The fresh weight of bulbs was significantly lower in two experiments during 1989 in which onions were irrigated using 3/32-inch nozzles than with either 7/64- or 1/8-inch nozzles (table 2). No significant differences in the fresh weight of bulbs were found among treatments in the 1987 or 1988, or in one of the 1989 experiments. Percentage soluble solids was not affected significantly by the variable amounts of water in any trial.
Method of irrigation has a substantial impact on the incidence of sour skin of onions. Season-long overhead irrigation provided a favorable environment for sour skin rot, whereas furrow irrigation resulted in almost complete control of the disease. Only treatments in which sprinkler irrigation was used after bulbing resulted in high levels of the disease. The final four or five sprinkler irrigations were accompanied by a 150 to 300% increase in disease. Where sour skin is a potential problem, a change from sprinkler to furrow irrigationNdashat least from bulbing to the end of the seasonNdashis advisable.
The possibility that disease incidence could be lowered by reducing the volume of water delivered was not substantiated by our experiments. Varying the amounts of water with different sizes of nozzle orifice did not reduce the incidence of sour skin in plots irrigated with even the smallest volume of water. Thus, growers opting for seasonlong overhead irrigation may not be able to reduce the volume of sprinkler irrigation enough to reduce disease while maintaining optimum yields.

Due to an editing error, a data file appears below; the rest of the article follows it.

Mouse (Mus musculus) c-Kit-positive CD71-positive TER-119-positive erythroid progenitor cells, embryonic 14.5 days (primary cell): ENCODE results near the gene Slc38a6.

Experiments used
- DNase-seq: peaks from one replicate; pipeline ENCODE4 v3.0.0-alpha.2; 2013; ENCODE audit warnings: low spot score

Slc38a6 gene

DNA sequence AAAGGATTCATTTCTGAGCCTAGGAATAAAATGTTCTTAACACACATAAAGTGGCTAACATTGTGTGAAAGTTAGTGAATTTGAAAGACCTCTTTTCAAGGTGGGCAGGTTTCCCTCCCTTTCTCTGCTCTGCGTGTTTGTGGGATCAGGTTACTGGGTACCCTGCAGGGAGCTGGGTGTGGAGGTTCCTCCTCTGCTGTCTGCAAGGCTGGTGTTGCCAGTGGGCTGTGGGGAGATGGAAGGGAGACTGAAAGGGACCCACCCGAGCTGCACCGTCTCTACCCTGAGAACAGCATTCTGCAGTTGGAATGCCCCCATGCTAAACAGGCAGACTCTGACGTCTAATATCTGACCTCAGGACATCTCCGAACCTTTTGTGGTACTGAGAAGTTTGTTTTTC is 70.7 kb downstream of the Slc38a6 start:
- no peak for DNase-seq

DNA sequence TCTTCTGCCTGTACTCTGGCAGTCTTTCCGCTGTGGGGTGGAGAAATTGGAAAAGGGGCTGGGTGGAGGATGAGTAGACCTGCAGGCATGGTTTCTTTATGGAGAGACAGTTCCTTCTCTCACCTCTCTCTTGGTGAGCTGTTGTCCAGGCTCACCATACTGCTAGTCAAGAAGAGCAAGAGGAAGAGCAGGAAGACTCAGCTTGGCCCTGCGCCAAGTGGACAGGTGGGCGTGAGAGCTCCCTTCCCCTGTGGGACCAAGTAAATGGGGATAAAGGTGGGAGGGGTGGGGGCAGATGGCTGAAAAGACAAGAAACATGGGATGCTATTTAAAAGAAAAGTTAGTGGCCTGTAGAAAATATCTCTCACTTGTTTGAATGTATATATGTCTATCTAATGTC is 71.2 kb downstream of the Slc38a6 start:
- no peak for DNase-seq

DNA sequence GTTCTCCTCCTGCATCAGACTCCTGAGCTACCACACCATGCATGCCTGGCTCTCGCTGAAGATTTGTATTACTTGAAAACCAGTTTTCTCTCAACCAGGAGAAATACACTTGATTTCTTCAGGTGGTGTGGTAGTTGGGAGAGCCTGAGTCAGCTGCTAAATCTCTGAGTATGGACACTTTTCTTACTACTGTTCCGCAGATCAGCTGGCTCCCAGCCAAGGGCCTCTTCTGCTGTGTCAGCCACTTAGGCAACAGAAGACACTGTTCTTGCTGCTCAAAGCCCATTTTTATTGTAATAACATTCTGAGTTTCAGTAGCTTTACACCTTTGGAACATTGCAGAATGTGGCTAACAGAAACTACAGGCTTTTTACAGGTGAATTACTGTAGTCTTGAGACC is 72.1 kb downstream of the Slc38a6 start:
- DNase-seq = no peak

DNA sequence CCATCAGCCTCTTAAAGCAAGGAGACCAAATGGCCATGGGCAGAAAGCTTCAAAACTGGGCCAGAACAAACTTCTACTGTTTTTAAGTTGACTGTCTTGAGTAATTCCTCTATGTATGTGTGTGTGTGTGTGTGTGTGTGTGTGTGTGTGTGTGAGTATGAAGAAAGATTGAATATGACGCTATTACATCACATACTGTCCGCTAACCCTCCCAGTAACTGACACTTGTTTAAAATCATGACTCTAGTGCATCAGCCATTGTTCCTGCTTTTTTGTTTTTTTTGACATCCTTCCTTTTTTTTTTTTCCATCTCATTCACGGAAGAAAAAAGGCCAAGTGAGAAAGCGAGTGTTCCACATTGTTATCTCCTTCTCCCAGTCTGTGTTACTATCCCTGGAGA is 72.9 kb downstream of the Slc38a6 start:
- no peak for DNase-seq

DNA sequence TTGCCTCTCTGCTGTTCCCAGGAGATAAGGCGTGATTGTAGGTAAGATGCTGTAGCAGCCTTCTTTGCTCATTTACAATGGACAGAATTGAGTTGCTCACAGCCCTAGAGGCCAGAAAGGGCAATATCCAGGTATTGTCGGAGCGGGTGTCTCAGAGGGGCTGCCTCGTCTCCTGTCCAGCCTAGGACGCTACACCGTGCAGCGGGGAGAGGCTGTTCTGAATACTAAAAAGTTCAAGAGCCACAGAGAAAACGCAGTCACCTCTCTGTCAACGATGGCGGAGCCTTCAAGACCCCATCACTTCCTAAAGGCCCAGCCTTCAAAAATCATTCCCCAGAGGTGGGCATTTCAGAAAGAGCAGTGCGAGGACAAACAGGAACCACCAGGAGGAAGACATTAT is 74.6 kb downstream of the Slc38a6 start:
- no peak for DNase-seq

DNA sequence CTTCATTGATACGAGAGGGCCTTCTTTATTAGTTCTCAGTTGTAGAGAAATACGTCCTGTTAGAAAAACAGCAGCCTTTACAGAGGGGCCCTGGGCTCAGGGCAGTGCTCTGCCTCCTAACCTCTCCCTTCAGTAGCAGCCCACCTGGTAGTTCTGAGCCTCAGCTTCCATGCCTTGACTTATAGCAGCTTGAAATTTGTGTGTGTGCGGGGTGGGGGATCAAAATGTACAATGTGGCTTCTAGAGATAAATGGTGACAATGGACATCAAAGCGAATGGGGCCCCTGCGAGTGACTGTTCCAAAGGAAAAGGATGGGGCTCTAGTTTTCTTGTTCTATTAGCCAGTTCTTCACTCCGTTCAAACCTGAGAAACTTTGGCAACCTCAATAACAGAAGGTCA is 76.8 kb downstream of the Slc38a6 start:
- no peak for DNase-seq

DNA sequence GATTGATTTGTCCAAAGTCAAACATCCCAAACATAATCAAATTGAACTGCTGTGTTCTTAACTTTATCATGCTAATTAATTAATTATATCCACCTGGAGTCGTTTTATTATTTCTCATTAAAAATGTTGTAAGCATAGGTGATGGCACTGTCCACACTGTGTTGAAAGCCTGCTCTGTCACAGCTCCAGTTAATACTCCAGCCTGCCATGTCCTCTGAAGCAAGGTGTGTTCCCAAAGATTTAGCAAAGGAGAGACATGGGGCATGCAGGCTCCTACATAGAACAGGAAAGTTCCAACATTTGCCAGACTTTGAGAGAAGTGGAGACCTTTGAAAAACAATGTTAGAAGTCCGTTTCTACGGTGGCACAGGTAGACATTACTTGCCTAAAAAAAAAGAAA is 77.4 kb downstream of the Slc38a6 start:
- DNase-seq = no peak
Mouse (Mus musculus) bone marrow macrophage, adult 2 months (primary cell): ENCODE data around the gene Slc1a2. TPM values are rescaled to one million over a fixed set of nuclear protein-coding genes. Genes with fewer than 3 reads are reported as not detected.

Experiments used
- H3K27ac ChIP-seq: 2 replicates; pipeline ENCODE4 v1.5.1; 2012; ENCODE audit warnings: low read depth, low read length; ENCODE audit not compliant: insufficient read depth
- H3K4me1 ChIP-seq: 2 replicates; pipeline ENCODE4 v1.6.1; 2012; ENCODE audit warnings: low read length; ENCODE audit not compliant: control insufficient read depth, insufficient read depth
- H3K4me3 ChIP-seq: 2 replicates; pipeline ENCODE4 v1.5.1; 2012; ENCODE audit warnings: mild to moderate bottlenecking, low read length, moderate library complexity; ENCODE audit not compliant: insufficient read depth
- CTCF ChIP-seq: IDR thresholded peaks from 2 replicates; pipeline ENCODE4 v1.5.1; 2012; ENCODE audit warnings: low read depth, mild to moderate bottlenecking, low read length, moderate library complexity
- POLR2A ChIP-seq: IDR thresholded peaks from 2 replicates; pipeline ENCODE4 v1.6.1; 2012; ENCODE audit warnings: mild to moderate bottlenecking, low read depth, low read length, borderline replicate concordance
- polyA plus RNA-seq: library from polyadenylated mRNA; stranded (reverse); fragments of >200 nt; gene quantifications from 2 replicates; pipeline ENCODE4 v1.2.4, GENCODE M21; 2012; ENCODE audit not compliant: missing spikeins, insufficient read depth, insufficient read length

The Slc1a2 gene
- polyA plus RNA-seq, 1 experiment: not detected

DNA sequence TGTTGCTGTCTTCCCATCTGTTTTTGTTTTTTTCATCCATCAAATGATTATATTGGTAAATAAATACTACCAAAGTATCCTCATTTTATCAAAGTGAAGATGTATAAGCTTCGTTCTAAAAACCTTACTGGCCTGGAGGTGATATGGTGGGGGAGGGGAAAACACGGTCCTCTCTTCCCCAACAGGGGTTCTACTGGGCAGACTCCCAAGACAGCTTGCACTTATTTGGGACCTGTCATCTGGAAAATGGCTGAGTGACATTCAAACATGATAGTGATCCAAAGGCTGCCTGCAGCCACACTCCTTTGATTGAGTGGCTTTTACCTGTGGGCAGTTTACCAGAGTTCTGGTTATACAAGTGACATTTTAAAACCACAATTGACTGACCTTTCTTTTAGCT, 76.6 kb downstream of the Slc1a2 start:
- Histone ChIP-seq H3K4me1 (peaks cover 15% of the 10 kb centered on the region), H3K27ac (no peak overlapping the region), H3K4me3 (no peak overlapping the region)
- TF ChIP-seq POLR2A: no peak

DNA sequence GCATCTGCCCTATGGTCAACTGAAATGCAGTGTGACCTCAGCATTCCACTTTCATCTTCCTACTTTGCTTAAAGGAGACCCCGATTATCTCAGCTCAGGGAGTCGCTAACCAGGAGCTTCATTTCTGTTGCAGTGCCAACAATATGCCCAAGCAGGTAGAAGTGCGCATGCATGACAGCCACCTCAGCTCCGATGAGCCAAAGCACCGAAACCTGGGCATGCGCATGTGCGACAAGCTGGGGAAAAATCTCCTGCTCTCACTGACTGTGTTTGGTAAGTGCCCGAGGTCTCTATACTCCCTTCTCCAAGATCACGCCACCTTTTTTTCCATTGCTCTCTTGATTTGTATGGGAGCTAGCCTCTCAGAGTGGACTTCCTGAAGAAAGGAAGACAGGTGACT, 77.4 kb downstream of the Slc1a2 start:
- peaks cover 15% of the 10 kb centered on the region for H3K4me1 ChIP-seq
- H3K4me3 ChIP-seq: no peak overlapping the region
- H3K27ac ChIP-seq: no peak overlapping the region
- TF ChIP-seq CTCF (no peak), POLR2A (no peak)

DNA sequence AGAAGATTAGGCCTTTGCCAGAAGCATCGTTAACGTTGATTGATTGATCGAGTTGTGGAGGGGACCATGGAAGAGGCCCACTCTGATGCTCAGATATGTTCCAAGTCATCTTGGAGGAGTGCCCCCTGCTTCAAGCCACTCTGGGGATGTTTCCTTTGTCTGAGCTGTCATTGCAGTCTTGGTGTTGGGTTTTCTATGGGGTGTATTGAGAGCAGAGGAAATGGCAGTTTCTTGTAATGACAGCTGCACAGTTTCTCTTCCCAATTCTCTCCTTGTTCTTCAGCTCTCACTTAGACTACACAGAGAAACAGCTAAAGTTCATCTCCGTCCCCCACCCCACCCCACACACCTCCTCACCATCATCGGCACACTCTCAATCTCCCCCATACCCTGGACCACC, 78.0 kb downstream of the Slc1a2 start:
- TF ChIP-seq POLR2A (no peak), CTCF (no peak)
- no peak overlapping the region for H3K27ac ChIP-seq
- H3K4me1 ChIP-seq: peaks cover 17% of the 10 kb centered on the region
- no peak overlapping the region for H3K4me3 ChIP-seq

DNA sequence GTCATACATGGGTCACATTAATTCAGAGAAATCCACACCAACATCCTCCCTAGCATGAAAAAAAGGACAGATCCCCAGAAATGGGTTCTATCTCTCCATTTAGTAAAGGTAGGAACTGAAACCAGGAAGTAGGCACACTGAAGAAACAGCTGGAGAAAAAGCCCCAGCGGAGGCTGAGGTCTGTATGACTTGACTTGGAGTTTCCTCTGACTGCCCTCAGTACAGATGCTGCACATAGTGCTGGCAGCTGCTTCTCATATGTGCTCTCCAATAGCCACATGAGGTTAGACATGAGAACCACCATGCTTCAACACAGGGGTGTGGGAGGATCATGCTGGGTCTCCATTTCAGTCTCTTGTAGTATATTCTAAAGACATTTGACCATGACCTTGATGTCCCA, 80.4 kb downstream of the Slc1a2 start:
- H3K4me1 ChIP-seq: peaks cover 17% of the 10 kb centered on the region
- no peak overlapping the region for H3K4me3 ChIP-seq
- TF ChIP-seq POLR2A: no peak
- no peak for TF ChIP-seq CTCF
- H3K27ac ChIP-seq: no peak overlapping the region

Percentage soluble solids of the bulbs was not affected by differing amounts of water delivered by the three nozzle sizes. However, yield as measured by fresh weight of bulbs was reduced in two experiments in 1989 where the 3/32-inch-diameter orifice sprinklers were used. This may also have been true for the third 1989 experiment, but the test for significance failed by a slight margin.
The 3/32-inch nozzle size offers no advantage for disease control, and may be deleterious to yield. The 7/64-inch nozzle appears to be a better choice than the 1/8-inch nozzle because the former delivers significantly less water, but does not reduce the yield of fresh bulb weight or the percentage soluble solids content of bulbs.
This research was supported by a grant from the American Dehydrated Onion and Garlic Association.